Danc­ing the blues away

Irish Independent - Farming - - FEATURE -

FARM­ING can be a lonely, and stress­ful oc­cu­pa­tion and each year we hear of deaths where farm­ers have taken their own lives when they think there is no other way out of the sit­u­a­tion they find them­selves in.

“We all know that farm­ers will spend money on their an­i­mals but they are the last to spend money on them­selves,” com­mented Martina Har­ring­ton of Tea­gasc, or­gan­iser of the farm walk last week.

“Farm­ing is an in­cred­i­bly tough job and they all need to look af­ter their health, both phys­i­cally and men­tally, and we ac­tively en­cour­age farm­ers, es­pe­cially dur­ing the long evenings, to do some­thing for them­selves like go for a walk, or meet friends. We also en­cour­age them to get reg­u­lar check-ups with the doc­tor.”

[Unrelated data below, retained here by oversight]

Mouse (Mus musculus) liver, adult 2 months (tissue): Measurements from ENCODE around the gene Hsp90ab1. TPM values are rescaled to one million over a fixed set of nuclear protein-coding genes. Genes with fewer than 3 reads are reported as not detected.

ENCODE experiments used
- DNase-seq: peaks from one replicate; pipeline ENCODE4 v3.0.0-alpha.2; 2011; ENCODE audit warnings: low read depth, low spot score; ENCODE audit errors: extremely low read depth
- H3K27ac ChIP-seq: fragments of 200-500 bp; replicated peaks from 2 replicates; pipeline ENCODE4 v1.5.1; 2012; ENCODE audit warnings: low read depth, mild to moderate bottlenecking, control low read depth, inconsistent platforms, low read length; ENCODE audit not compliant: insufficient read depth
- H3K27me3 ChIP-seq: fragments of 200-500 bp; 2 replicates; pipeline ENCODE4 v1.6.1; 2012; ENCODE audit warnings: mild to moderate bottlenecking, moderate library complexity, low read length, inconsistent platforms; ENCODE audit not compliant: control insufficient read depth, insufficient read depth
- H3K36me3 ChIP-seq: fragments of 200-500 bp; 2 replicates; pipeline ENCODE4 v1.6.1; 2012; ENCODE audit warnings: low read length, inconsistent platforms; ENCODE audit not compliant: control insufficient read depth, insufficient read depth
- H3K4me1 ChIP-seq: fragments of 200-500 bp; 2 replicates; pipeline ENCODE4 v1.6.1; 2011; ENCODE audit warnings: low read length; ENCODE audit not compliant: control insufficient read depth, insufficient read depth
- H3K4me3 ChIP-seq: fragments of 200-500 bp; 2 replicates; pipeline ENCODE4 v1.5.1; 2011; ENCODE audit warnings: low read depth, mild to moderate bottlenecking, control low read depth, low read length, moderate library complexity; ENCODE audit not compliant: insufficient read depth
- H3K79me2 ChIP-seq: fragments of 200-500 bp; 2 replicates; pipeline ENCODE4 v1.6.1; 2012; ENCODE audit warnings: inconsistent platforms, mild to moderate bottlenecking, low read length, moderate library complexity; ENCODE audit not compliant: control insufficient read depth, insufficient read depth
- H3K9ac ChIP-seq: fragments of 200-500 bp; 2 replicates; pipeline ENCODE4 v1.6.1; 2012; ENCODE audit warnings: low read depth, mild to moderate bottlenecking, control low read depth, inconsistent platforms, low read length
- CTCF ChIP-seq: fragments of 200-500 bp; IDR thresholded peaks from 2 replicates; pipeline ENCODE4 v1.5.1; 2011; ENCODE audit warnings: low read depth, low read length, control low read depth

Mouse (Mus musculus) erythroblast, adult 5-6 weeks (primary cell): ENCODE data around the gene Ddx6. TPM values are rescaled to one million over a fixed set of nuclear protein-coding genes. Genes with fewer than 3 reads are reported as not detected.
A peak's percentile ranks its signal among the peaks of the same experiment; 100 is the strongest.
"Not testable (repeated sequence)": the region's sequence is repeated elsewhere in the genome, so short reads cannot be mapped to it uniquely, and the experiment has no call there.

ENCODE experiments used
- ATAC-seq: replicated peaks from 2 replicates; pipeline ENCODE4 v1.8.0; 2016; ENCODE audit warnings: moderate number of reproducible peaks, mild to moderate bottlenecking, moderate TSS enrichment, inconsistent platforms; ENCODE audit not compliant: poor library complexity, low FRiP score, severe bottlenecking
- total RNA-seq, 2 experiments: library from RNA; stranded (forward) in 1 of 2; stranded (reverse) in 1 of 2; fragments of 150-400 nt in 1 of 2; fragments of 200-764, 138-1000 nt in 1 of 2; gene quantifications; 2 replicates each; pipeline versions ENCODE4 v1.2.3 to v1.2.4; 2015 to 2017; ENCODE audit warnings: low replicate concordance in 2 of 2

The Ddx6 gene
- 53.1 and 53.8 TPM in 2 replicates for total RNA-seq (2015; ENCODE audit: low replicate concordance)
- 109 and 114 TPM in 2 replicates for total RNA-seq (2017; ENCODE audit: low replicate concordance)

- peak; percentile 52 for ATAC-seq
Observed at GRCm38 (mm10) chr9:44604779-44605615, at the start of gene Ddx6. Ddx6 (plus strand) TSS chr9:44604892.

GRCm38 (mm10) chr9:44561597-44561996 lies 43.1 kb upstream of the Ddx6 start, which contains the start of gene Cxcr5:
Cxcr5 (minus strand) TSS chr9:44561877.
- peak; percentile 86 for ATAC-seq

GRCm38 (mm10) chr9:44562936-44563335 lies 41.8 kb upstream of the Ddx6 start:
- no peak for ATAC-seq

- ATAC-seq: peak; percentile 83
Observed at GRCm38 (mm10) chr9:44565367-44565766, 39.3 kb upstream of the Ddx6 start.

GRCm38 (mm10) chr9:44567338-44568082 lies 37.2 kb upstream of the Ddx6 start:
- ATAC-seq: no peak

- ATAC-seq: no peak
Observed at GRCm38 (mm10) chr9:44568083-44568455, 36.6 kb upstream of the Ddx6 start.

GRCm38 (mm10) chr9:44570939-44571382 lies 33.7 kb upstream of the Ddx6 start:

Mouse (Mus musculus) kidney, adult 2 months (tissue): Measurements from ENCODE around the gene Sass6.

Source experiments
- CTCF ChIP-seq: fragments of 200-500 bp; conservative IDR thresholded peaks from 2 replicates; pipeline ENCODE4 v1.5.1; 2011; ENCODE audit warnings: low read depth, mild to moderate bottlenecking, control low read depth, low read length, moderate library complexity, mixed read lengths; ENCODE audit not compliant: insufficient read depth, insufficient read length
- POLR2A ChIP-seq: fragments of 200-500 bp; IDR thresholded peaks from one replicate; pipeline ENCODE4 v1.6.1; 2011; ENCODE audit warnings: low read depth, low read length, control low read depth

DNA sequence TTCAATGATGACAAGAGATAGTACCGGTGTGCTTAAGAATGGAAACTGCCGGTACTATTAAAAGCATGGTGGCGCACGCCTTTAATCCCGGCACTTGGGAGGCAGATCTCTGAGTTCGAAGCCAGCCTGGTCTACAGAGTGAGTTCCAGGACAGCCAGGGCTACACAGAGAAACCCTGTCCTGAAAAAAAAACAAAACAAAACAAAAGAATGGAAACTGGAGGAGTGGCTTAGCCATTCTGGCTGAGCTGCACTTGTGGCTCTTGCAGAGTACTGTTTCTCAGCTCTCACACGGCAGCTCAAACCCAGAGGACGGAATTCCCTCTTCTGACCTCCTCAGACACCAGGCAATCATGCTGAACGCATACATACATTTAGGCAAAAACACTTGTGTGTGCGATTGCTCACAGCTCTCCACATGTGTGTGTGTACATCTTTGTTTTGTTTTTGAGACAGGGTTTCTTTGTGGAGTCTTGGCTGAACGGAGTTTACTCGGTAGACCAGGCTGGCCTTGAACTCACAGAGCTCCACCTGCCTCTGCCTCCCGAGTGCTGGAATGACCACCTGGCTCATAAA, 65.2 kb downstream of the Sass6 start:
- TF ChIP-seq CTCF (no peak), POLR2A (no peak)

Danc­ing is an­other out­let where farm­ers, both male and fe­male, can so­cialise and meet new peo­ple. “I have never seen as many peo­ple from the farm­ing com­mu­nity take up danc­ing as I have in re­cent years,” said De­clan Flana­gan of Danc­ing with De­clan which spe­cialises in coun­try jiv­ing and ball­room danc­ing in the south-east of the coun­try.

“Farm­ers as a rule are not big drinkers but we have found that they really love their danc­ing. It is a big thing for a man to join on their own, but in­stead of hav­ing too many women at times, we find the in­ter­est from men from the farm­ing com­mu­nity is mas­sive, which is fan­tas­tic to see. We are also see­ing older farm­ing cou­ples join us,” he said.

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